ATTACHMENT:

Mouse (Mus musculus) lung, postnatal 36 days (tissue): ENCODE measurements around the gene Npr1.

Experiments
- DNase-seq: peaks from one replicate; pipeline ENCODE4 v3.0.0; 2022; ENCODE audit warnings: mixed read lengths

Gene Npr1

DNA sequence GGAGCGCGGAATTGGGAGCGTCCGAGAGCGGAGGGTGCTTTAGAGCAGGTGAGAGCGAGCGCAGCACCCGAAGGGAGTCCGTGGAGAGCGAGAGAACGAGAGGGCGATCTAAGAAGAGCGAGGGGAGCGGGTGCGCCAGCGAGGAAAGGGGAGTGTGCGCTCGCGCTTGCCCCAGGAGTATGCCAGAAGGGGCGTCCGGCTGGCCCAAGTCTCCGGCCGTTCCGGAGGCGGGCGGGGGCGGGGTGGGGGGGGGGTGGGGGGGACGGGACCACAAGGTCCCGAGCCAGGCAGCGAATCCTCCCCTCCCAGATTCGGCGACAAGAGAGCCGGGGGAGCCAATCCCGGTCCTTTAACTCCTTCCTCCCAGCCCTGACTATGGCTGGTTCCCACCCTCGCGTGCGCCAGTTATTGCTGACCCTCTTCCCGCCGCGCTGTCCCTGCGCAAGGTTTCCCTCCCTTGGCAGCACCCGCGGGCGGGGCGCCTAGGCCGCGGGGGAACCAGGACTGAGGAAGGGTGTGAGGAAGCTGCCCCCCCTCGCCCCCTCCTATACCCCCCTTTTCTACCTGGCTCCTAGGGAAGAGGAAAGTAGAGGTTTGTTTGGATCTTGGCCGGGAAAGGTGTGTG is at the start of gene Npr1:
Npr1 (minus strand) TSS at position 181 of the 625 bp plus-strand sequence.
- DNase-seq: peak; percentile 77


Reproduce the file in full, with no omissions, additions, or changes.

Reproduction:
Mouse (Mus musculus) lung, postnatal 36 days (tissue): ENCODE measurements around the gene Npr1.

Experiments
- DNase-seq: peaks from one replicate; pipeline ENCODE4 v3.0.0; 2022; ENCODE audit warnings: mixed read lengths

Gene Npr1

DNA sequence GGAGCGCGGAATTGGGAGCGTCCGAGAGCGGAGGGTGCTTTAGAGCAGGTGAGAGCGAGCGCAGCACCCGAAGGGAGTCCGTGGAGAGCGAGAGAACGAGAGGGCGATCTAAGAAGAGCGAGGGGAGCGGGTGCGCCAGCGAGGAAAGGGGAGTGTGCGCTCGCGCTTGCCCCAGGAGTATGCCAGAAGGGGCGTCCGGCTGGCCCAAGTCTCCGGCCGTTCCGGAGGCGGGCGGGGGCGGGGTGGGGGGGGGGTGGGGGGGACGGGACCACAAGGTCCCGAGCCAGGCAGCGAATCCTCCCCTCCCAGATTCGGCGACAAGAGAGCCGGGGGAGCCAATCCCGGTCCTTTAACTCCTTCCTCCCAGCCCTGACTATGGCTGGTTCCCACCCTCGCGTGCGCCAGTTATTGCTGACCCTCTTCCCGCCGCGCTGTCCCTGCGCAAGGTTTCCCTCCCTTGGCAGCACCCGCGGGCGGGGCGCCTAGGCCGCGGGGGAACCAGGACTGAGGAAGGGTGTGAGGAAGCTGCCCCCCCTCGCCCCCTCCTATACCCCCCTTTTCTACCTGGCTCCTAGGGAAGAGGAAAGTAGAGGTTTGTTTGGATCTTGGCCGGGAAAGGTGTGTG is at the start of gene Npr1:
Npr1 (minus strand) TSS at position 181 of the 625 bp plus-strand sequence.
- DNase-seq: peak; percentile 77